Elizabeth Warren Is Still, Still, Still Not Running for President
What must she do to convince us?
Today’s big political news is a headline that should look quite familiar to you by now: Senator Elizabeth Warren continues not to run for president.
“Elizabeth Warren says she’s not seeking presidency,” A front page above-the-fold Boston Globe headline declares. “Elizabeth Warren: ‘I am not running for president,'” says The Washington Post. “Warren Rules Out a Run for President,” The New York Times notes. “Warren pinky-swears she won’t run for prez,” jokes MASSterList.
If this comes as a surprise, you obviously missed the dozens of previous articles carrying the same news over the past several months. Speculation that Warren would make a strong candidate began even before she was elected to the Senate. But it got a real boost when a September New York Times story reported on the growing clamor for her candidacy among the populist wing of the Democratic party. Shortly afterward, the New Republic ran a terrifying cover calling Warren “Hillary’s Worst Nightmare.” Through it all, Warren has fervently denied any interest in running. Nor has she made behind-the-scenes moves in early primary states that might imply dishonesty in her answers.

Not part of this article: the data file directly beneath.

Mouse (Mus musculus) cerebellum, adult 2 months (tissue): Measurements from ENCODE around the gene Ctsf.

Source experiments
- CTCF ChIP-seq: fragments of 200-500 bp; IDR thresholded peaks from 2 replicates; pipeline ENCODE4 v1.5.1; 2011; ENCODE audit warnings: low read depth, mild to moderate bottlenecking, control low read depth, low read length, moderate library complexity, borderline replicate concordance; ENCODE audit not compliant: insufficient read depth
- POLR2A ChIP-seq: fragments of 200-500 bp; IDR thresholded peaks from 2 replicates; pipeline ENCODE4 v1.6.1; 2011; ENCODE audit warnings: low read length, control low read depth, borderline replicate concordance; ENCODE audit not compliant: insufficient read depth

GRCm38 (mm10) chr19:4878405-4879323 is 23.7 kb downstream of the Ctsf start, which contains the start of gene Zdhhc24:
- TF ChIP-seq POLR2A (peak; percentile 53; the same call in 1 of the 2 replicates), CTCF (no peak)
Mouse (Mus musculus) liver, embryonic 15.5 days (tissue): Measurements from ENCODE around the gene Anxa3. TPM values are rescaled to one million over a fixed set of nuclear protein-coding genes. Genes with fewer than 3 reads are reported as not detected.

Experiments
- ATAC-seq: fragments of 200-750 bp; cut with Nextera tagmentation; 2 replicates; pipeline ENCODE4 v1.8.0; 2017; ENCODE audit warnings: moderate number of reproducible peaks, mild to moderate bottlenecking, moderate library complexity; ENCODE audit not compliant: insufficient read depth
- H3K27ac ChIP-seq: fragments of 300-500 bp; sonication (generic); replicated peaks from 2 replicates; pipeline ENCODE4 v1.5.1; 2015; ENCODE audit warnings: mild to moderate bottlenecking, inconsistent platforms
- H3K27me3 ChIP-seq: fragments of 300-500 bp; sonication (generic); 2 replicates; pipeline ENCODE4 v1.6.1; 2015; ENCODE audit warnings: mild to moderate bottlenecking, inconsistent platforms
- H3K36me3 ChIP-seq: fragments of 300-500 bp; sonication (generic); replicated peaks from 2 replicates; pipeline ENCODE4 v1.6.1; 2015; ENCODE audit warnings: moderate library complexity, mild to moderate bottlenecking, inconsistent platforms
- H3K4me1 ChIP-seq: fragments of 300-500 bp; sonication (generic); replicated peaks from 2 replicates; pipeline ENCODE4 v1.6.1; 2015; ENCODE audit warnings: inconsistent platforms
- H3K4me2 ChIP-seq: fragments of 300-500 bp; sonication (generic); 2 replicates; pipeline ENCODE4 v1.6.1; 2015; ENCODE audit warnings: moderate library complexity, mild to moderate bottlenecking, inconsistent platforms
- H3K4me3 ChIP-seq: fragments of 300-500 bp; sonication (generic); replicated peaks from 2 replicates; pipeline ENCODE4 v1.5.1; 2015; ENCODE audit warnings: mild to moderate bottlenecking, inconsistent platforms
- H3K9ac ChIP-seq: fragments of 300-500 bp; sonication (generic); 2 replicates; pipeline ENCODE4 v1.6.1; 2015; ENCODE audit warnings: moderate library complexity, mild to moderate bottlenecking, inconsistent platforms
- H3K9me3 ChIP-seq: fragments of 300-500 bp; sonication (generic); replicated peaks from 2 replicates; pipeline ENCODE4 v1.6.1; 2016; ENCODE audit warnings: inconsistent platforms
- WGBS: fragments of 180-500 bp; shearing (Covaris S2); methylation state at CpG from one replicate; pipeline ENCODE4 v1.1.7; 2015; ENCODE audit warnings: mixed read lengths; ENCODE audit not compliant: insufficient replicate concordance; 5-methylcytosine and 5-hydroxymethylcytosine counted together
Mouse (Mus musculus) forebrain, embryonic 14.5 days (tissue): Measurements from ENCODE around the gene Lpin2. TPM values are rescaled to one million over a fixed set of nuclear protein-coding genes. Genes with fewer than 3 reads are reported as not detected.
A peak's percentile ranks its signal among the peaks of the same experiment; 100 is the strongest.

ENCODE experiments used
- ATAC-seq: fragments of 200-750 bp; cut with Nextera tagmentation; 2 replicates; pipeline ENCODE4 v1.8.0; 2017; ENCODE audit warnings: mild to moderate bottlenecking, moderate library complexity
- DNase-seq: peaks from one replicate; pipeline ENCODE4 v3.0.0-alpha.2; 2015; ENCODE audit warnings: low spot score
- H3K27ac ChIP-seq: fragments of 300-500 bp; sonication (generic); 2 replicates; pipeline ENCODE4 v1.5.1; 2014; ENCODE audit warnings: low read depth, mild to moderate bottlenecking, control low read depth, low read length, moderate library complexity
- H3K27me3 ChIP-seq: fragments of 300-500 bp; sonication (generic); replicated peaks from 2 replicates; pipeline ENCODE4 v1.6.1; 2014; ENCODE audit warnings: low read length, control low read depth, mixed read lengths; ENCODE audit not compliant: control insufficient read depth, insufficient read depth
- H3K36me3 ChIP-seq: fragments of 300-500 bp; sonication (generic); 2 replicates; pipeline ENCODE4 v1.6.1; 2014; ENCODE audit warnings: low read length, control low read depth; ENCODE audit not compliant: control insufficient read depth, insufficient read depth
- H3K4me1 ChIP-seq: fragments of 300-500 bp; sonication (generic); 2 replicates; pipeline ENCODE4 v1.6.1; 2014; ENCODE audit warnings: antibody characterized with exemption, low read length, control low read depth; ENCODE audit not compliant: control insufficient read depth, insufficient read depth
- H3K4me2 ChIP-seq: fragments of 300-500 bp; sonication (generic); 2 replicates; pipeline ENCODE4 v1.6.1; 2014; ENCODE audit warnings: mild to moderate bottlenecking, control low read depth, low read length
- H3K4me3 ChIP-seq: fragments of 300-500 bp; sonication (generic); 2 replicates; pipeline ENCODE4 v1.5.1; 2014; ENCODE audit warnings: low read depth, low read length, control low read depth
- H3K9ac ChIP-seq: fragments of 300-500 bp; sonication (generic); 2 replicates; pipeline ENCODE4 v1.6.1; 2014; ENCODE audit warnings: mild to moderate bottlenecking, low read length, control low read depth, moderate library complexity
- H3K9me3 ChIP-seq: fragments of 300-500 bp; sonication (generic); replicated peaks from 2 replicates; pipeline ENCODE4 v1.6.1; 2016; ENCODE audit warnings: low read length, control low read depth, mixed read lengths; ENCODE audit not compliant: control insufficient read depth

So what spurred this round of headlines? Have the calls for her candidacy grown more marked since the last time she told a reporter “no”? Did a rumor get started that she’s weighing a run behind the scenes? It appears that the only reasons for today’s headlines seem to be that Warren was, once again, publicly asked the question, and that her manner of saying “no” was even more definitive than usual. “I pledge to serve out my term,” she said, which reporters are interpreting to be some kind of blood oath that narrows her ability to change her mind (even more than the time she told the Boston Globe, “No, no, no, no, no.”) This “pledge” was “her most definitive statement to date,” the Globe says.
At this point, the headlines almost seem like attempts to troll Warren more than inform readers. She seems a bit at a loss for strategies to convince anyone she’s telling the truth. (Maybe she should start her own birther rumors?)
And don’t expect this to be the last you hear about Warren’s presidential hopes. Most analysis suggests that Warren’s calculus can’t be made in earnest until Hillary Clinton decides whether to run, and for now, Clinton still hasn’t said. We imagine that when she does, reporters will once again check in with Warren, even if they’ve done so a half dozen times between now and then, too.